2d Division Artillery moved through Europe to support the division in France, Belgium, Germany, and finally into Czechoslovakia. Following the end of the war, it left Europe to return to Camp Swift, Texas in July 1945 in preparation for deployment to the Pacific. For its actions in World War II the unit earned campaign streamers embroidered Normandy, Northern France, Reinhold, Ardennes-Alsace and Central Europe. 2d Division Artillery was also awarded the Belgian Fourragère for actions in Ardennes and Elsenborn Crest.

Cold War[edit]

Korean War[edit]

Alerted on 8 July 1950, the Division Artillery, commanded by Brigadier General Loyal M. Haynes, departed from Tacoma, WA on the USNS "General Funston" on 22 July 1950, and arrived in Pusan on 20 August. The individual battalions shipped with their Regimental Combat Teams (details to be developed). In August 1950, during the Korean War, the 2nd Infantry Division moved into the Pusan perimeter to relieve the 24th Infantry Division. 2d Division Artillery moved with its division and fired in support of US, ROK and UN forces until the end of the war. In 1954, 2d Division Artillery returned to the U.S. at Fort Lewis, Washington. For actions in Korea the unit earned 10 Campaign streamers and was awarded two Republic of Korea Presidential Unit Citations. At least six members of the Division Artillery headquarters and medical detachment were awarded the Silver Star for actions during the Korean War:

  • Brigadier General Loyal M. Haynes, 31 August 1950 – 15 September 1950, in the Naktong River Salient (GO89-50)[2]
  • Warrant Officer Junior Grade Warren E. Beckwith, 30 November 1950, near Kunu-ri, Korea (GO 328-51)[3]
  • Sergeant Leonard F. Johnson, 30 November 1950, in the vicinity of Kunu-ri, Korea (GO 124-51)[4]
  • Private First Class Paul A. Kearney, 30 November 1950, in the vicinity of Kunu-ri, Korea (GO 173-51)[5]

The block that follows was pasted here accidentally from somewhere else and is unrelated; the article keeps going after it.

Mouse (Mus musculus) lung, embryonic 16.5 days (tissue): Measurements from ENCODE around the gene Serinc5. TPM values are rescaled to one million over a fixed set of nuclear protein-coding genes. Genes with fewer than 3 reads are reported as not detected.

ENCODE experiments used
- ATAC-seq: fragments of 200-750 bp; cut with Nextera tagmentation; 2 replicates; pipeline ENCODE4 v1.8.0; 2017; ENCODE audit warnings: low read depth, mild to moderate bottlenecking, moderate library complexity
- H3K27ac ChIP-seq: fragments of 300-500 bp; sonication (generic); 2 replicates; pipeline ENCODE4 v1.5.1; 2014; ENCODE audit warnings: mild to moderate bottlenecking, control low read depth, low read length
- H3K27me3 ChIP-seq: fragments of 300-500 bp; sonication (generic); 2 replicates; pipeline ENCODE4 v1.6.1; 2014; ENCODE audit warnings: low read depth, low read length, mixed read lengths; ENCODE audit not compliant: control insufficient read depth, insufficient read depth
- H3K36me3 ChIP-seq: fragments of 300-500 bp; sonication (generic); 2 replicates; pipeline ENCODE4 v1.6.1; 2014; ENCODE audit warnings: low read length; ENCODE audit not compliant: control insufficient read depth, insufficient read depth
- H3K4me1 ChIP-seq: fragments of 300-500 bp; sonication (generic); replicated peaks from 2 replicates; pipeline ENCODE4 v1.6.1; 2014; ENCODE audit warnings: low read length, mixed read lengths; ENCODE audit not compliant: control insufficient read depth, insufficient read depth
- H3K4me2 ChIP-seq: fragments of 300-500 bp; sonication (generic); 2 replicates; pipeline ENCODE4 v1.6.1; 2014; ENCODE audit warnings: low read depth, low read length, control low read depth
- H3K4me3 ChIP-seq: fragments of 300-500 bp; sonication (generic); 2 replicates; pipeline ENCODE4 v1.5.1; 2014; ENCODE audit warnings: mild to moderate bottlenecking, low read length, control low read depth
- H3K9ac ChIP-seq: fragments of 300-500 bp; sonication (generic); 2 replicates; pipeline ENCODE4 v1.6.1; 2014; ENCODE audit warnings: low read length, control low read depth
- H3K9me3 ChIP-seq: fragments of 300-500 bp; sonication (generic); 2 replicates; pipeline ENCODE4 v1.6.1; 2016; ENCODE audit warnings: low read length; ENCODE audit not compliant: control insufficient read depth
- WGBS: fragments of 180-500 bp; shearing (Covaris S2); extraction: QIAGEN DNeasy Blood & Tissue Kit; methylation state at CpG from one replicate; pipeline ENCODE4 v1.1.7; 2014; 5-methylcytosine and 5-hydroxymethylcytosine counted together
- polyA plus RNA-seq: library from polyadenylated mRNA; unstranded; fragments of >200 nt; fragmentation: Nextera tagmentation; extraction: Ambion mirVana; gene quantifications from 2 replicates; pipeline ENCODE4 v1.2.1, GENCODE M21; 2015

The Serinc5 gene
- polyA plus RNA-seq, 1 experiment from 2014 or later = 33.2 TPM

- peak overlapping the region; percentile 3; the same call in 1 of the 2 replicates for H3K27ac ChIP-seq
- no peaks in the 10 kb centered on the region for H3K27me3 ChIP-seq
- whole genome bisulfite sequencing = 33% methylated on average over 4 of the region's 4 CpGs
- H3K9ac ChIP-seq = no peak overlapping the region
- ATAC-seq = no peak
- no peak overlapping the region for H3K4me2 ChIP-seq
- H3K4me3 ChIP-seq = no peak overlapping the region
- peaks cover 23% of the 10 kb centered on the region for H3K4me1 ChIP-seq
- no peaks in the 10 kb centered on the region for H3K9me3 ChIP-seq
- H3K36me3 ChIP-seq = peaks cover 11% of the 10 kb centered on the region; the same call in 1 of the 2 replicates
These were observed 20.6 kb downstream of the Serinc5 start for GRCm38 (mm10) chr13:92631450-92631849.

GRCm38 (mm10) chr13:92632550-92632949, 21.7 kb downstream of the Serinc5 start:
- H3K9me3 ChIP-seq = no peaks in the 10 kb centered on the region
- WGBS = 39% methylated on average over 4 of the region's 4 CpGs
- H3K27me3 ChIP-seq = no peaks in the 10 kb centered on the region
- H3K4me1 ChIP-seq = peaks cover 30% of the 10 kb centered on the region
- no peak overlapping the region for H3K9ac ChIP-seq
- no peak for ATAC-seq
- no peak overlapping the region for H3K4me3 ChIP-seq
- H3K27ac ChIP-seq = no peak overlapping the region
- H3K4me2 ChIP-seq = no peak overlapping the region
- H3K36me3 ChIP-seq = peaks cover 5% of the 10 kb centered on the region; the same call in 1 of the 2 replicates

• Sergeant First Class Stanley A. Brown, 12 February 1951, near Saemal, Korea (GO112-51)[6]
  • Colonel Thomas E. Deshazo, 24 May 1951, near Choltul, Korea (GO 139-51)[7]

In 1955, the 15th and 37th FA Bns were converted from 105mm towed units to 105mm self-propelled.

In 1957, the DIVARTY reorganized as part of the Army's conversion to the Pentomic organization. The new DIVARTY consisted of a headquarters, a single 105mm howitzer battalion with five batteries, and a composite general support battalion, with two 155mm howitzer batteries of six guns, a four gun battery of 8-in howitzers, and an Honest John rocket battery with 2 launchers. On 14 June 1958 the unit was reorganized and redesignated as Headquarters and Headquarters Battery, 2d Infantry Division Artillery. In 1960, the DIVARTY reorganized into five composite battalions, each with a battery of 155mm howitzers and a battery of 105mm howitzers. Each battalion was designed to provide direct support to one of the division's five infantry battle groups. Two of the battalions (6th How Bn, 37th Arty and 5th How Bn, 38th Arty) were equipped with self-propelled howitzers, while the other three battalions (1st How Bn, 15th Arty; 7th How Bn, 17th Arty; 1st How Bn, 27th Arty) fielded towed howitzers. A composite general support battalion (1st Rkt-How Bn, 12th Arty) consisted of 8-in howitzers and Honest John rockets.